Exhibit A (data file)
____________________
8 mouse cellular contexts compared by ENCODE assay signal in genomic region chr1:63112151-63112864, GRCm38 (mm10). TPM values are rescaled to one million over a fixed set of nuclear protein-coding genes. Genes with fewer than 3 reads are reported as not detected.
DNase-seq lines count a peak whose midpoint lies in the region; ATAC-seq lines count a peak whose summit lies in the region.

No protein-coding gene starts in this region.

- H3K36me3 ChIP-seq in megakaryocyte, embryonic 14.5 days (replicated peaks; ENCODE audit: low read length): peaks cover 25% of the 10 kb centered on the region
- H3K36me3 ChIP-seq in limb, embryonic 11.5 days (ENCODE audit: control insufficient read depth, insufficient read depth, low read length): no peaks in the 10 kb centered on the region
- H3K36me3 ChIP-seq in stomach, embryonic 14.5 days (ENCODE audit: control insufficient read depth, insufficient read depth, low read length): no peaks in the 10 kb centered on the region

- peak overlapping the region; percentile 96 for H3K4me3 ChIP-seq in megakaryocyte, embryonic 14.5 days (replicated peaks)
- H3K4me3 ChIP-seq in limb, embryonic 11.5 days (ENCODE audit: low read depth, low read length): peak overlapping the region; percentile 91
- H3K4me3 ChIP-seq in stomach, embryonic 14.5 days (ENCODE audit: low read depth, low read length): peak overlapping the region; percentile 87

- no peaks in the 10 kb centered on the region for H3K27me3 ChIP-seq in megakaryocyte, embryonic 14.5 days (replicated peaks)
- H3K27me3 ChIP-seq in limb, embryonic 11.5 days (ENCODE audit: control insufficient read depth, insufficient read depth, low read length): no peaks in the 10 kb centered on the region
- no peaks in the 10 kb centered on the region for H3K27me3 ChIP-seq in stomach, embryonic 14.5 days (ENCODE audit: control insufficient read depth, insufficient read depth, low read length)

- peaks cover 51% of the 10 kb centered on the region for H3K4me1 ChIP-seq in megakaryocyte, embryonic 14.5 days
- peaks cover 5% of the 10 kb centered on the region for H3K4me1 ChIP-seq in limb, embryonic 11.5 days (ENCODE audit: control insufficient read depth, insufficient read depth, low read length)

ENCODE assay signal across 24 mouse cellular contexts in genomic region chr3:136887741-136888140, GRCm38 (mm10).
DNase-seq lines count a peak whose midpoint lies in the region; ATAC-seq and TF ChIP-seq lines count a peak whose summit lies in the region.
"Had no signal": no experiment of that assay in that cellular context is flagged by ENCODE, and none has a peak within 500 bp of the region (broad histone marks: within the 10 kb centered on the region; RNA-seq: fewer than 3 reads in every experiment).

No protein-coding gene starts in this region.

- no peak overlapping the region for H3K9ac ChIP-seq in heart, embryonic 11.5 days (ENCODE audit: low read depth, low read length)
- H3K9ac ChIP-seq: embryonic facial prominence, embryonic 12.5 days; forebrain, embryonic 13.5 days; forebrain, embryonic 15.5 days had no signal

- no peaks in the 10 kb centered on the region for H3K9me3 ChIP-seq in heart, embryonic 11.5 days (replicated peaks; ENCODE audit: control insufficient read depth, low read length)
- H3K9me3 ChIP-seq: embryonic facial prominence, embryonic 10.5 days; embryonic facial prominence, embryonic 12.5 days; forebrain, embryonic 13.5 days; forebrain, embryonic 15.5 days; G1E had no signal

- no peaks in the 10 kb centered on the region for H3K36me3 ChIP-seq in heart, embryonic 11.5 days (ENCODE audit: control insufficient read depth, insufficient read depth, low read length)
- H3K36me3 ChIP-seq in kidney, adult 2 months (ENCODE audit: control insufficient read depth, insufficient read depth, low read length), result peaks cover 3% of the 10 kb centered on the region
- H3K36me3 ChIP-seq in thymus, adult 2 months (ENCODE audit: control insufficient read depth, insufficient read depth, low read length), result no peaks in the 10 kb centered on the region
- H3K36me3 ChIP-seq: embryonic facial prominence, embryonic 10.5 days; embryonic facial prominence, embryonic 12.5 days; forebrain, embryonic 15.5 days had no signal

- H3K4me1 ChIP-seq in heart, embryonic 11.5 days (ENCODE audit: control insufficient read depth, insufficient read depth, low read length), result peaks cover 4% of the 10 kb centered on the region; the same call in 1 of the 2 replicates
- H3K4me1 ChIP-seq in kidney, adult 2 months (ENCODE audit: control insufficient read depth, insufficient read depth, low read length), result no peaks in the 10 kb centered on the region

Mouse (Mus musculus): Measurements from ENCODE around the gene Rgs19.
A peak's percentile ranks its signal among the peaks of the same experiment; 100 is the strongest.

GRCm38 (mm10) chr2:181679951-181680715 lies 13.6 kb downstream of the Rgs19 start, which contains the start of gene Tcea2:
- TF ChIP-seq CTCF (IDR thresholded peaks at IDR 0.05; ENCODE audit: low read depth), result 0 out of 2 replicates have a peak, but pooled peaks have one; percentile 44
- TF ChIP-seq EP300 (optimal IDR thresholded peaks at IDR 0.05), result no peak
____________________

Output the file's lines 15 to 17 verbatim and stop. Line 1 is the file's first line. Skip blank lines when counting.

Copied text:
ENCODE assay signal across 24 mouse cellular contexts in genomic region chr3:136887741-136888140, GRCm38 (mm10).
DNase-seq lines count a peak whose midpoint lies in the region; ATAC-seq and TF ChIP-seq lines count a peak whose summit lies in the region.
"Had no signal": no experiment of that assay in that cellular context is flagged by ENCODE, and none has a peak within 500 bp of the region (broad histone marks: within the 10 kb centered on the region; RNA-seq: fewer than 3 reads in every experiment).